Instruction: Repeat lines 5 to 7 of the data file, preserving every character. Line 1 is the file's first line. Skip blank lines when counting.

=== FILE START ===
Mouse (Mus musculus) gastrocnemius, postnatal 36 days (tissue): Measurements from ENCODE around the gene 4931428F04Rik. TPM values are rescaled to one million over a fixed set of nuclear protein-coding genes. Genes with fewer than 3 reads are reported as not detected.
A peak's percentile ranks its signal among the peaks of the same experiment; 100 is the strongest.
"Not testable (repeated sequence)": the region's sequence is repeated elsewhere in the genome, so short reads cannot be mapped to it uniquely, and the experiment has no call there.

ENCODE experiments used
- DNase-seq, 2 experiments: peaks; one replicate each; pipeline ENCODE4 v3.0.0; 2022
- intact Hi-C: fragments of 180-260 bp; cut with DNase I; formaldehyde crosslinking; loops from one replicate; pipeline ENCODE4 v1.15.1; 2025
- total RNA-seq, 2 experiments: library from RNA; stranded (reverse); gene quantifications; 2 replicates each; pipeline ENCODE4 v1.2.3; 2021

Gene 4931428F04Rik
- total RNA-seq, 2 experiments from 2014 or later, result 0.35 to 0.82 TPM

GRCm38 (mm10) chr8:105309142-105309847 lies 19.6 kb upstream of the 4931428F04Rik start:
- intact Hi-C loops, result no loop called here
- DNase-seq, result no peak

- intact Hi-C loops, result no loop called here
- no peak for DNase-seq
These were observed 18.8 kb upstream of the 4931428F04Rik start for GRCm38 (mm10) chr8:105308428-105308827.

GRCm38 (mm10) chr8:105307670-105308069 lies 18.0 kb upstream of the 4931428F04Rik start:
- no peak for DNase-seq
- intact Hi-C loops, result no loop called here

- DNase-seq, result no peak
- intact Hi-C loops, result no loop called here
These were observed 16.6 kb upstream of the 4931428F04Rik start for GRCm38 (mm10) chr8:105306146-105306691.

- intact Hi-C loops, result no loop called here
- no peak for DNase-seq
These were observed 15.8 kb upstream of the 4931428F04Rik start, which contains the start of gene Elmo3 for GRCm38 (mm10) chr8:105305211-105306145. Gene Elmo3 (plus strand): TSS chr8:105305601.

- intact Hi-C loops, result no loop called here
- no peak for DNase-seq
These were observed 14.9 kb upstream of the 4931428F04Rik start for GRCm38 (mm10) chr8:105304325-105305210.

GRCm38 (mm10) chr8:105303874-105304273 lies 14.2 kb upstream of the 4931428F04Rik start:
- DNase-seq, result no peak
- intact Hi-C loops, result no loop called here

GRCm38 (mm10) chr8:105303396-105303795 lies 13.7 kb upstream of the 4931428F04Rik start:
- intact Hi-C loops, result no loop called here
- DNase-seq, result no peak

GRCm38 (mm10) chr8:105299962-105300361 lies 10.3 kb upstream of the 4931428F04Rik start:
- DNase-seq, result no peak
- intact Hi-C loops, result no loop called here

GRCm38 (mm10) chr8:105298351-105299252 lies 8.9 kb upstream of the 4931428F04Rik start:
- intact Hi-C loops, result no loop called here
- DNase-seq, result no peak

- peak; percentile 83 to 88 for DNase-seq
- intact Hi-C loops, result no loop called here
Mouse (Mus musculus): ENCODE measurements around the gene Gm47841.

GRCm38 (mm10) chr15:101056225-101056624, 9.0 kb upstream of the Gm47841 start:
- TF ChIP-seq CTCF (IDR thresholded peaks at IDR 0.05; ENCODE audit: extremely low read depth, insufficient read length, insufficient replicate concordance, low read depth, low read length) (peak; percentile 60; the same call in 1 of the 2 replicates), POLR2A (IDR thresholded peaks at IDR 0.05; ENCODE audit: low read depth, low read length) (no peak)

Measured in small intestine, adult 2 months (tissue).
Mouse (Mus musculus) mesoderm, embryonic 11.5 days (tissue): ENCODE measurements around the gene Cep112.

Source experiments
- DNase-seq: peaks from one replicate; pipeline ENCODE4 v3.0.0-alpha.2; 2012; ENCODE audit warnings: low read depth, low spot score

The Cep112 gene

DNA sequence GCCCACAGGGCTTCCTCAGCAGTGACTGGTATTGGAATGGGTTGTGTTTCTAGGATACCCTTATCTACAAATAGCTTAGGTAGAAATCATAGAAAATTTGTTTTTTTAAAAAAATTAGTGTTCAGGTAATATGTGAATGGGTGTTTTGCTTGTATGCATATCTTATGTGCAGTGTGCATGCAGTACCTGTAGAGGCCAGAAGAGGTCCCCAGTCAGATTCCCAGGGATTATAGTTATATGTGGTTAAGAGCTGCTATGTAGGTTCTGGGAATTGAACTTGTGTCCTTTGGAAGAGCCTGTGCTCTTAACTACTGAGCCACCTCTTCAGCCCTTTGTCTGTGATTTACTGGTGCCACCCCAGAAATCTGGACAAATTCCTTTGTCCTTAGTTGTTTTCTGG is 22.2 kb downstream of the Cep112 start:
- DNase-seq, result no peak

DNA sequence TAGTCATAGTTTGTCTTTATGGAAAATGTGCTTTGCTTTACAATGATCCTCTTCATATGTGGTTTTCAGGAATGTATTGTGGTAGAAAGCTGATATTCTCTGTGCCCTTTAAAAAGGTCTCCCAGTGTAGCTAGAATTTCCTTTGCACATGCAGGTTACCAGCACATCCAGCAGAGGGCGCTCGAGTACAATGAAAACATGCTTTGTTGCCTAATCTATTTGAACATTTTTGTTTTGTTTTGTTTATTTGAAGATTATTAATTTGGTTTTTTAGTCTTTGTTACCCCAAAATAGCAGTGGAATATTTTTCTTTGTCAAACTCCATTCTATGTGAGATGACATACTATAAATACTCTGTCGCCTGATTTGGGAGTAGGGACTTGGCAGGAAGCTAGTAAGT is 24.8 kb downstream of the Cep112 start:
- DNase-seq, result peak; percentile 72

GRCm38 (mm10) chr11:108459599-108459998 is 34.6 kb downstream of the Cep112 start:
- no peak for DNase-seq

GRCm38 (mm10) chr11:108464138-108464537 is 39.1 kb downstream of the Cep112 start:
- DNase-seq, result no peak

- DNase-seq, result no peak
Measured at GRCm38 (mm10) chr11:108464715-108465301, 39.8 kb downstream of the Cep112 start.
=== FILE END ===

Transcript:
- DNase-seq, 2 experiments: peaks; one replicate each; pipeline ENCODE4 v3.0.0; 2022
- intact Hi-C: fragments of 180-260 bp; cut with DNase I; formaldehyde crosslinking; loops from one replicate; pipeline ENCODE4 v1.15.1; 2025
- total RNA-seq, 2 experiments: library from RNA; stranded (reverse); gene quantifications; 2 replicates each; pipeline ENCODE4 v1.2.3; 2021